By Kira Goodwin, Staff Writer
This past Thursday and Friday (February 25-26), Gettysburg College hosted its annual Vagina Monologues. Brought to the college by Dean Ramsey 15 years ago, this feminist performance hopes to empower women and promote female activism. This event, sponsored by the Gettysburg College Women’s Center, sends all of its proceeds to Gettysburg PA’s Survivors Inc., a program that works to provide support to survivors of sexual assault.
The Vagina Monologues, written by Eve Ensler, were compiled by interviewing women all across America about their vaginas. Some are based on one woman’s story and others on many women’s stories surrounding the same idea.
The event opened with all of the night’s participants walking in quietly and sitting on the floor in front of the stage, where an open-mic set-up awaited its performers. All of the students were wearing red and black, meant to be symbolic of the night’s content. And after an introduction from this year’s directors, Naima Scott and Caroline Lewis, the stories commenced.
The monologues combined the humorous with the horrific in order to shock the audience into attention and keep them engaged. But moreover, they were highly provocative. The actresses’ goals were to make the audience uncomfortable, because they shared truths about being a woman, and thus the audience’s discomfort came from their acknowledgement of these truths.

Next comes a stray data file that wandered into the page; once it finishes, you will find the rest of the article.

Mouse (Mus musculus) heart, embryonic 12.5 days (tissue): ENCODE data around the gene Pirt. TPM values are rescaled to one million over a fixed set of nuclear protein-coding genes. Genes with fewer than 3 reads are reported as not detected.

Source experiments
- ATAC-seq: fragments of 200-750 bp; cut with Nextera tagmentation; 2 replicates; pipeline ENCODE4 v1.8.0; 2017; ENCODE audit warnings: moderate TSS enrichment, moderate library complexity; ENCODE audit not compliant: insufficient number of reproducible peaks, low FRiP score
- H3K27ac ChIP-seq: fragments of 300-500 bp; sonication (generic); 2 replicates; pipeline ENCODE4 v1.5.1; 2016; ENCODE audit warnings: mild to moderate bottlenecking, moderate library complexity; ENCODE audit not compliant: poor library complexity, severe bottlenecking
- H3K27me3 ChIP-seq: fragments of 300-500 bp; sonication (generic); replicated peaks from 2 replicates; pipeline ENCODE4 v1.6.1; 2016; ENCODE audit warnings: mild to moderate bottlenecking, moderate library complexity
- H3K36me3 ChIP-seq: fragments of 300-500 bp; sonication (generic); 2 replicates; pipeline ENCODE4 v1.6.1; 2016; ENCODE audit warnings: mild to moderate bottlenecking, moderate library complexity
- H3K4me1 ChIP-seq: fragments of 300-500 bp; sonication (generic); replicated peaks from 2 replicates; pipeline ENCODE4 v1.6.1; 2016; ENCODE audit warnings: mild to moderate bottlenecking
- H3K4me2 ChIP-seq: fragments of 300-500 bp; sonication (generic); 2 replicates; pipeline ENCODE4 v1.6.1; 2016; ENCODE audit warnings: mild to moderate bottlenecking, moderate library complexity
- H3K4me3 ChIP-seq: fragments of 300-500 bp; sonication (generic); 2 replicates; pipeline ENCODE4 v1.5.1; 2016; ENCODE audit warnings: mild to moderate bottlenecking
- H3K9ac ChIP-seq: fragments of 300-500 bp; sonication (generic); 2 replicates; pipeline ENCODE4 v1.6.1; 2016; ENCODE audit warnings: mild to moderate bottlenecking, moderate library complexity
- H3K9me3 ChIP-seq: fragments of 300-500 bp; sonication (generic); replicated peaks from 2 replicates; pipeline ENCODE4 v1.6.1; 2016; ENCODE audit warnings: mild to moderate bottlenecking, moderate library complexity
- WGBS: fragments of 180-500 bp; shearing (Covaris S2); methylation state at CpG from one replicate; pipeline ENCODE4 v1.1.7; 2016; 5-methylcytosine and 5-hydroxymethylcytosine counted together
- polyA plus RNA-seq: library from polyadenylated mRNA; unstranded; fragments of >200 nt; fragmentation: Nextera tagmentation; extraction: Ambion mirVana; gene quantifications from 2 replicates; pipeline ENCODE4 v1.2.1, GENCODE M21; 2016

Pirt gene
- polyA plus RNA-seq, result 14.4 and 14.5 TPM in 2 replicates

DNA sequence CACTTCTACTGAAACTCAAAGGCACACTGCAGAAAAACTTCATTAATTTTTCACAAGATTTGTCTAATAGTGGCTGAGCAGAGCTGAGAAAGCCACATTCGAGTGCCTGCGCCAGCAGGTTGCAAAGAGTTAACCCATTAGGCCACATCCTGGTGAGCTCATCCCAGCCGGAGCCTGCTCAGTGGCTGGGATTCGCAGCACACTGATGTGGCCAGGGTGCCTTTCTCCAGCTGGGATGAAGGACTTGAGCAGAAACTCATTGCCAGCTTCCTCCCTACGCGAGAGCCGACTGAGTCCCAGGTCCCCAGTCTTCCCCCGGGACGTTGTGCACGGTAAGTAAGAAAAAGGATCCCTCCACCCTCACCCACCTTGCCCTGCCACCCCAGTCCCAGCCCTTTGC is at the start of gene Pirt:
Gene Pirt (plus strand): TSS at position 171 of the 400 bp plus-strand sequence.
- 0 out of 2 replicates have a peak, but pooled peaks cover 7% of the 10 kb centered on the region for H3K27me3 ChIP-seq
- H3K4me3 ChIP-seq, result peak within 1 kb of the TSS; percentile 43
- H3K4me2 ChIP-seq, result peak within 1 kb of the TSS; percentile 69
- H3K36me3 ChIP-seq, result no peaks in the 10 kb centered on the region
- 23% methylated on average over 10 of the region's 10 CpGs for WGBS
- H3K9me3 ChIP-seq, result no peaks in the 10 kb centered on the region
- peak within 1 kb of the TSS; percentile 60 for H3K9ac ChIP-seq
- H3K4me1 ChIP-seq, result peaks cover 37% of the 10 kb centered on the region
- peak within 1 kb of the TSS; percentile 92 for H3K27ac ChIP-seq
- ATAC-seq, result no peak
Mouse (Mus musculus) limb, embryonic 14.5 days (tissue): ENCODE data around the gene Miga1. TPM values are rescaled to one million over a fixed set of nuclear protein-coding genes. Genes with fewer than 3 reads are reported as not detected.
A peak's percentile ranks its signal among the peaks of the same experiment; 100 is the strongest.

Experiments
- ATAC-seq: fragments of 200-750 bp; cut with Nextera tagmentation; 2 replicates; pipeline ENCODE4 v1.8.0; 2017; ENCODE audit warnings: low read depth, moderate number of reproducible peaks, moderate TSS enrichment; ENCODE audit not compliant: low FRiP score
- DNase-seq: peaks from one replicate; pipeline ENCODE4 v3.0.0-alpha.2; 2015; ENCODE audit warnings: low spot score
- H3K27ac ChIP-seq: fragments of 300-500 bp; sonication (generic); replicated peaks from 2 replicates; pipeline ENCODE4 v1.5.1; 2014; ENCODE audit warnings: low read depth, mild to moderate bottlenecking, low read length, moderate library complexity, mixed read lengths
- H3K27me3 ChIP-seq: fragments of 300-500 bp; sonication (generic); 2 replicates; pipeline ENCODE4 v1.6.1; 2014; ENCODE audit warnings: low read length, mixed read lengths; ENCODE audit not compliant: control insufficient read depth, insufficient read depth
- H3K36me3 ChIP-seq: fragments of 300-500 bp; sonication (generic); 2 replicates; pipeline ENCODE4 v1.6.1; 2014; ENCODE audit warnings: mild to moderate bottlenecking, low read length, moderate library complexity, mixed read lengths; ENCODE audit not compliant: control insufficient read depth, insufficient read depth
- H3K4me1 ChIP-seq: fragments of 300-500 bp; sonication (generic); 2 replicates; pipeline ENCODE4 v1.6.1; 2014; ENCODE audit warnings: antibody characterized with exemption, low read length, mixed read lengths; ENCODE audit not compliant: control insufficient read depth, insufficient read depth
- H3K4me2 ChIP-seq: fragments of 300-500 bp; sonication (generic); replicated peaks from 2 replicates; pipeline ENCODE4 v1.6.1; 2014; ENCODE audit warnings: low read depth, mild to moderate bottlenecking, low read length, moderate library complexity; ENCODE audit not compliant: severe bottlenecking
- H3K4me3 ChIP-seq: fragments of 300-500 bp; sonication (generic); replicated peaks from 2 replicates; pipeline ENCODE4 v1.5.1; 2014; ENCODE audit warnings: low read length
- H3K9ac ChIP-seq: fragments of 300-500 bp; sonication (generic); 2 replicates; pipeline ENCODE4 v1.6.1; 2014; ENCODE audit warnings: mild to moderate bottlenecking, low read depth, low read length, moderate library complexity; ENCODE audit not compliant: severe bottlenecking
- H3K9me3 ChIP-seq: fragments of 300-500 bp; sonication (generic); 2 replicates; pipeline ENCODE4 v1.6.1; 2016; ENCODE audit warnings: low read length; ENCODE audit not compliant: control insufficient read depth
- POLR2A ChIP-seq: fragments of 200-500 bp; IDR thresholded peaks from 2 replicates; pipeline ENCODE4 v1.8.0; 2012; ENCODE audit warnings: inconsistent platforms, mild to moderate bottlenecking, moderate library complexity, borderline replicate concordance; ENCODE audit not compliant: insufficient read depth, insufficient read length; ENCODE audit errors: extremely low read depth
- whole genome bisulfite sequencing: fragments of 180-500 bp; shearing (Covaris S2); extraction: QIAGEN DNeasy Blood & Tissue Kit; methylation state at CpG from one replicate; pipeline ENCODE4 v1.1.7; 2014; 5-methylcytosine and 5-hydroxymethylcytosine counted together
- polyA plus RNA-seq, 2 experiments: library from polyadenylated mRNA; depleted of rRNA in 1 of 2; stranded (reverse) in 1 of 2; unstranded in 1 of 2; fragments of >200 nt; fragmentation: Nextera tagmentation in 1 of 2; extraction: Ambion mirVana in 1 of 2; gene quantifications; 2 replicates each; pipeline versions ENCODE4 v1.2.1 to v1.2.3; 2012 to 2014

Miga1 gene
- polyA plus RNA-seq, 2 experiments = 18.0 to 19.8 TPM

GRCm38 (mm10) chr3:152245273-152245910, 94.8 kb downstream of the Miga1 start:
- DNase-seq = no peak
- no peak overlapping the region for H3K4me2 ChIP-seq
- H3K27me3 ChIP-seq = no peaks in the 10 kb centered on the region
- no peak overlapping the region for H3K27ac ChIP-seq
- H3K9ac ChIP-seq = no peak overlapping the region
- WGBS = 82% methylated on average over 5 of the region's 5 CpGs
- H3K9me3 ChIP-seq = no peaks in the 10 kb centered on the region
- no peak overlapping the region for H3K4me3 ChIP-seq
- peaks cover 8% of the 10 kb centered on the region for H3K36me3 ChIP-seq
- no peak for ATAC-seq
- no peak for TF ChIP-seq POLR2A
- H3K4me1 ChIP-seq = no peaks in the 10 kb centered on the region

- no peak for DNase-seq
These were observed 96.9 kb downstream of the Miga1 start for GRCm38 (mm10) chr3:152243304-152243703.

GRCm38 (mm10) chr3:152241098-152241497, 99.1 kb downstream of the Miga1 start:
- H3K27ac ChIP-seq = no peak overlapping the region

They talked about women of all ages, from the 72-year-old who had never seen her vagina, to the six-year-old who, when asked what her vagina would be if it were clothing, answered “red high tops and a Mets cap worn backwards.” They talked about lesbian women, prostitution, transgender women, and abuse, both sexual and otherwise. Each of these had their own moments of inspiration.
For example, in the monologue “They Beat the Girl Out of My Boy,” which deals with the struggles of little boys growing up knowing they were actually women, inspiring moments of realization were shared. When they spoke of being able to get hormones and surgery and make their bodies match their insides, it was said that “I got permission to be myself.” And a line just as powerful and haunting remarked, “I would count the male particles as they died.”
These sorts of moments would highlight every monologue, brought to life by the students who put everything into their passionate readings of other people’s stories so they could successfully convey their messages. But they were not just other women’s stories. One student wrote her own monologue, detailing not only her experiences as a woman, but as a gay woman, and her powerful story highlighted the fact that everyone has their own personal experience with their femininity, no matter how much they can relate to that of others.
The entire night was shocking and powerful, but one of the most powerful moments was when they cut away from the monologues for a moment to share a fact, stating that 20 to 70 thousand women were raped in Bosnia as an act of war. A monologue goes on to detail this experience, but the fact itself is so disturbing that it alone should be enough for someone to want to stand up for women’s rights.
There were numerous other standout moments from the night that allowed every audience member to take away something personal from the experience. The Vagina Monologues were a significant and powerful event in inspiring female activism.